By Martin Banks - 8th November 2012
I want to have a strong UK in the EU
Parliament's political group leaders have urged German chancellor Angela Merkel to be "more ambitious" on the EU's long-term budget.
In a meeting with Merkel on Wednesday, some senior deputies also told her to "focus less" on austerity measures.
The message comes ahead of a crunch summit in Brussels later this month where EU leaders will attempt to thrash out the EU's budget for the seven-year period after 2013.
In her eagerly-awaited address to the conference of presidents, or group leaders, Merkel expressed confidence that the budget for 2014 to 2020 could be decided at the two-day summit meeting.
Some, however, have expressed a more pessimistic view, saying that the reluctance of a number of countries, including the UK, to sanction a proposed five per cent rise increase in the EU budget means that the meeting could drag out over three days or more, or that the discussions could even spill into next year.
Germany, too, is thought to favour restraint in the post-2103 budget.
Britain is demanding a "real-terms" freeze in the budget, which would be set at 2011 levels increased only for inflation. British MPs voted last week to go further and demand a real-terms cut in spending by the EU.
The commission has suggested a five per cent increase in spending, and Germany, supported by Ireland, is in favour of spending one per cent of GDP, suggesting the budget would rise further as European economies grow.
In her meeting, Merkel told MEPs that the EU "must find the courage" to reform and integrate further.
Outlining her vision for a revamped EU, Merkel stressed the need to protect the euro, whereas political group leaders pressed her to be more ambitious, not least on the EU budget, and to focus less on austerity.
The two-hour discussion centred largely on the EU's economic troubles and the upcoming negotiations on the shape of the budget.
One of those present, S&D leader Hannes Swoboda said, "Europe is in one of the worst economic crises of all times. We must rebuild economic strength but this is only possible if we strengthen the welfare state so that it strengthens the competitiveness of our continent."
"The policies that Merkel advocates for countries such as Greece and Portugal – and for the whole of Europe – are threatening the social cohesion of Europe. The troikas at work in several of these countries should not be supported, as they are 'Destroykas', undermining the principles of the European social model.
"Germany must push for a swift solution to the banking crisis. This is indispensable for countries like Spain, Italy and Ireland. They need our support and solidarity. The European Stability Mechanism must be ready for action as soon as possible."
He told Merkel, "Where is your sense of solidarity in this crisis? To you, the crisis is a mere debt crisis that justifies those harsh austerity policies. We cannot tolerate the increasing unemployment and rising political extremism all over Europe which are the unacceptable consequences of these austerity policies.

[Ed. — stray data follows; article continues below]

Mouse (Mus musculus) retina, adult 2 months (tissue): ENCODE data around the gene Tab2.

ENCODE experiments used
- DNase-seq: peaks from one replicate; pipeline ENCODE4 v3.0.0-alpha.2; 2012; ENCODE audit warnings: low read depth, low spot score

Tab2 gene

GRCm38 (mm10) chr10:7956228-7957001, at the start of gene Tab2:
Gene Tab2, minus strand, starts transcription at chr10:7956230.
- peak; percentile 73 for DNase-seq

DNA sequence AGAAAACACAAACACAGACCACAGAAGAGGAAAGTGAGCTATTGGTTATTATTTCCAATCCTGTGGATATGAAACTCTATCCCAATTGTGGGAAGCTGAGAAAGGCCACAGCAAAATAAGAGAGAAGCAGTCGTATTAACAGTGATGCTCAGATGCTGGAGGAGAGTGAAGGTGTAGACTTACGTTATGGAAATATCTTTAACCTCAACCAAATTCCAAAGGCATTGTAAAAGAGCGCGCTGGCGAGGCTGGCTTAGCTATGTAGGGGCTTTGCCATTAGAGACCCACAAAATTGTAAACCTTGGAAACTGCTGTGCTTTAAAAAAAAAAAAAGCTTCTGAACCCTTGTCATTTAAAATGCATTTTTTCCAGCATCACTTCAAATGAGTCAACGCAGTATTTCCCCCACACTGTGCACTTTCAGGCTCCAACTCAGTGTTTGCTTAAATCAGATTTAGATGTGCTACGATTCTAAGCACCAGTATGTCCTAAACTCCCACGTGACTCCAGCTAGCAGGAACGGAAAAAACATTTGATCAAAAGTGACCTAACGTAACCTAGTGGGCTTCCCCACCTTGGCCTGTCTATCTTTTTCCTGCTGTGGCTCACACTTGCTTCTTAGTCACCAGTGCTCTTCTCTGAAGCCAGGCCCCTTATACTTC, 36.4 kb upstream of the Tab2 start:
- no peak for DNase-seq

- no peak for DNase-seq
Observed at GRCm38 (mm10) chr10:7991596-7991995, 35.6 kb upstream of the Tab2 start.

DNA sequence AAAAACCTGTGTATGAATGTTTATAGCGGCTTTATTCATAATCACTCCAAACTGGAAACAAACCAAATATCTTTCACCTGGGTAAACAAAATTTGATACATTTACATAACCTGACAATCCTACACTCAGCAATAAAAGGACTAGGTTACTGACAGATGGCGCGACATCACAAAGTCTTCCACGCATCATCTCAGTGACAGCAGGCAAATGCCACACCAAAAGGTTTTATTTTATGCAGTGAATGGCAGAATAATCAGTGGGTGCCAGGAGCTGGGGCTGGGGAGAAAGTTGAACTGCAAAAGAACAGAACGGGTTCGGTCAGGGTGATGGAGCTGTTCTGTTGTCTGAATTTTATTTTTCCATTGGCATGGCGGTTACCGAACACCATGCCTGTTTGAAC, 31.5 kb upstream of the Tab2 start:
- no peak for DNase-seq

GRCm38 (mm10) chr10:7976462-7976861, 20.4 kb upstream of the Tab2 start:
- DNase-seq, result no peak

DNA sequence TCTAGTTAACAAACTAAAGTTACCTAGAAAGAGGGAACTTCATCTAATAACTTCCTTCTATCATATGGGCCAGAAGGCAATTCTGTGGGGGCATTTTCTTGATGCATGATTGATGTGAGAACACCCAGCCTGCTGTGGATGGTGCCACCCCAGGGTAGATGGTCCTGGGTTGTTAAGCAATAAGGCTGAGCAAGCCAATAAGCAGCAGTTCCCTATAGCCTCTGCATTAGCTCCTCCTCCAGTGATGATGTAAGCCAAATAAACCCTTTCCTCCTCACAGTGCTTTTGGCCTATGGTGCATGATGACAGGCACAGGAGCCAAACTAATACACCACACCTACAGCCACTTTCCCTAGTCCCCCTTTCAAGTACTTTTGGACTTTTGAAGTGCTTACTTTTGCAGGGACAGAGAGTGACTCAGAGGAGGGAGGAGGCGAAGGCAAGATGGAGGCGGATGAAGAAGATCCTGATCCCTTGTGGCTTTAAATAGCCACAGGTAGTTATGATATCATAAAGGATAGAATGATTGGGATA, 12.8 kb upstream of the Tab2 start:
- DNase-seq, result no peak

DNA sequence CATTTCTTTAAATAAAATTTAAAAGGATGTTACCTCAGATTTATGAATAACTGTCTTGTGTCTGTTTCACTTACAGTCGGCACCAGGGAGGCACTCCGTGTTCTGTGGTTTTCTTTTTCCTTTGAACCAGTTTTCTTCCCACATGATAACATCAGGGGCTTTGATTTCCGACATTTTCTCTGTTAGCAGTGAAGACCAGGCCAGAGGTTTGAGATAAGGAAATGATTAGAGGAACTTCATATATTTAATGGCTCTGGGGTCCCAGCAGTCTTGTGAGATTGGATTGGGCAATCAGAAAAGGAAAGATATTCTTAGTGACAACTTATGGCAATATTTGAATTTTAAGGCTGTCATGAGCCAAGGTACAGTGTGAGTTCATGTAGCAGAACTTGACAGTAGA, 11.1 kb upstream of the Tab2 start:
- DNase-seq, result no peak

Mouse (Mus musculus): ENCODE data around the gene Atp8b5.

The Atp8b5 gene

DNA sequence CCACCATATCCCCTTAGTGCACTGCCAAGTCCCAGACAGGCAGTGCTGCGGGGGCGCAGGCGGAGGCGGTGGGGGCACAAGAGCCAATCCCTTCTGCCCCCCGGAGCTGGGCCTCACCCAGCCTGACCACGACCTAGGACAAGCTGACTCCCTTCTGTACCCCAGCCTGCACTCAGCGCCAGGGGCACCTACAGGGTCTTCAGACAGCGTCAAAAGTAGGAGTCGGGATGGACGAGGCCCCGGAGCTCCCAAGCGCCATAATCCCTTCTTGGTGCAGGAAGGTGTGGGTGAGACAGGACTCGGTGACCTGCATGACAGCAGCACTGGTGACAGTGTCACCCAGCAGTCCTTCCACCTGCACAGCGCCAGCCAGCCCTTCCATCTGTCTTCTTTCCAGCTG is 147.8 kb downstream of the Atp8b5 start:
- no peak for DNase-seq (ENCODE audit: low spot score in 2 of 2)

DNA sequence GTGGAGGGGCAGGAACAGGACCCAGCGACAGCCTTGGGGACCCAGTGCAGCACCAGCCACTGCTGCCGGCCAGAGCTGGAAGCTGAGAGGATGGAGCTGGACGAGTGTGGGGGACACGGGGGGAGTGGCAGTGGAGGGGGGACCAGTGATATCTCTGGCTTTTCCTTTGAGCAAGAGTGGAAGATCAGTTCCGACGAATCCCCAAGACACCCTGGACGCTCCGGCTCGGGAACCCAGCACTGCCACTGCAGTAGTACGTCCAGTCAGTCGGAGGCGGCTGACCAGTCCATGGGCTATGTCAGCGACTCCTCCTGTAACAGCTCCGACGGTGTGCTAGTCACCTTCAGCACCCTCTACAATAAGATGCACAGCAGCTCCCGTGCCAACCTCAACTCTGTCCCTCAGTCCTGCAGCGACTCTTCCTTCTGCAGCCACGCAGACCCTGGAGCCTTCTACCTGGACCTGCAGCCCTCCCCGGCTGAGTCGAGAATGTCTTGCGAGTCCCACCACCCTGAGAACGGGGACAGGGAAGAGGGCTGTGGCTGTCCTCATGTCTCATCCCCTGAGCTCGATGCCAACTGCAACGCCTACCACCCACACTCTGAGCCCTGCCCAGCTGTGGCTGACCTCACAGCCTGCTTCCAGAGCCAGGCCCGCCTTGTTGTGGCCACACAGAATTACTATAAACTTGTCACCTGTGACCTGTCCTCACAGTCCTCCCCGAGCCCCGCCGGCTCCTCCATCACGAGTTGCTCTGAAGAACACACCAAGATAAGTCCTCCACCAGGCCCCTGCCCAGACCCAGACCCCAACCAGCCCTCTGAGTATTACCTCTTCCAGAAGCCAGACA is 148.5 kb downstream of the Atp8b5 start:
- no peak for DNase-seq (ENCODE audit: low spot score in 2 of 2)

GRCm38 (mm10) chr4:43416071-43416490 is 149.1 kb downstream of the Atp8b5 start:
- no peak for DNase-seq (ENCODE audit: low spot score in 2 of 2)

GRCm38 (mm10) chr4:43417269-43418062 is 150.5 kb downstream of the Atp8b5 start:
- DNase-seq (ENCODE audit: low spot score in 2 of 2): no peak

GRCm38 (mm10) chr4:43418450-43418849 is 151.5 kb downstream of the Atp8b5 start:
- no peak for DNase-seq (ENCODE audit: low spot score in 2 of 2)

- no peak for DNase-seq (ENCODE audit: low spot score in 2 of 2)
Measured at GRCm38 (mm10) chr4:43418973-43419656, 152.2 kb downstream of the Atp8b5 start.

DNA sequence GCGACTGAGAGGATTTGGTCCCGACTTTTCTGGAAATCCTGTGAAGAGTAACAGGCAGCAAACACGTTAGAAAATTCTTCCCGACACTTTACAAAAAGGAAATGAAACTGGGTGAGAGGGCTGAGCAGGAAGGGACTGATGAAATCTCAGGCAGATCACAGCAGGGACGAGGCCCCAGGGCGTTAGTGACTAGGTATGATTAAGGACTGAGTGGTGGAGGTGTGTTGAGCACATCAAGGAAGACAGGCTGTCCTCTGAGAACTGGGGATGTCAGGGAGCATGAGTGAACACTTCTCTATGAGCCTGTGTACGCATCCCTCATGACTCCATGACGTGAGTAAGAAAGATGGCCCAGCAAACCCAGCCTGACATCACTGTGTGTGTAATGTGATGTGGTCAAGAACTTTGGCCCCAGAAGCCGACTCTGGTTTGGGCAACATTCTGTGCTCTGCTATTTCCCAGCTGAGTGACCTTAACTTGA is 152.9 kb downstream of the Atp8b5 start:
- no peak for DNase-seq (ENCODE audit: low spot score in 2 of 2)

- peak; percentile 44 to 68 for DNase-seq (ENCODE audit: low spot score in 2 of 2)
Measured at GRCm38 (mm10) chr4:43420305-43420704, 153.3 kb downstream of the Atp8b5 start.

"Germany could choose a pro-European path by supporting a lowering of the unjustifiably high interest rate spreads among the eurozone countries."
After the meeting, the Austrian MEP told this website, "It was good that Merkel came to parliament. This kind of initiative should take place more frequent in the future. But if we are to have Q & A sessions, there really should be a lot more answers to all the questions we asked."
Further reaction came from Greens co-leader Rebecca Harms who said, "Merkel showed no signs of abandoning her one-sided focus on austerity measures and continues to avoid any consideration of immediate measures that would alleviate the burden of interest payments on the crisis-hit countries and stimulate economic growth.
"This failure has the effect of further locking the crisis-hit countries into an ever-worsening economic vicious circle and ultimately threatens to break up the EU."
ECR leader Martin Callanan told Merkel that he sympathised with German taxpayers but warned that removing national economic sovereignty was a recipe for social unrest, which would take too long to implement to have meaningful effect on the current crisis.
He said, "I wish all EU nations had Germany's economic discipline and enterprising spirit because if they did we would be meeting here today under different circumstances.
"I have a great deal of sympathy for the German taxpayers because they were not told 15 years ago that this EMU project would require them to make such large sacrifices to sustain the single currency."
After her meeting in parliament, Merkel travelled to London to see UK prime minister David Cameron, who has branded the commission's budget demands as "ludicrous".
She dismissed calls by Ukip leader Nigel Farage for the UK to leave the EU, saying, "I want to have a strong UK in the EU."
Earlier, Farage told Merkel, "Wouldn't it be better chancellor if you went to Downing Street and said to Cameron, 'Look, this simply doesn't work anymore, it really is time for the UK to leave the EU'?
"He hasn't got the courage to say it himself but if you said it to him, it might have an impact."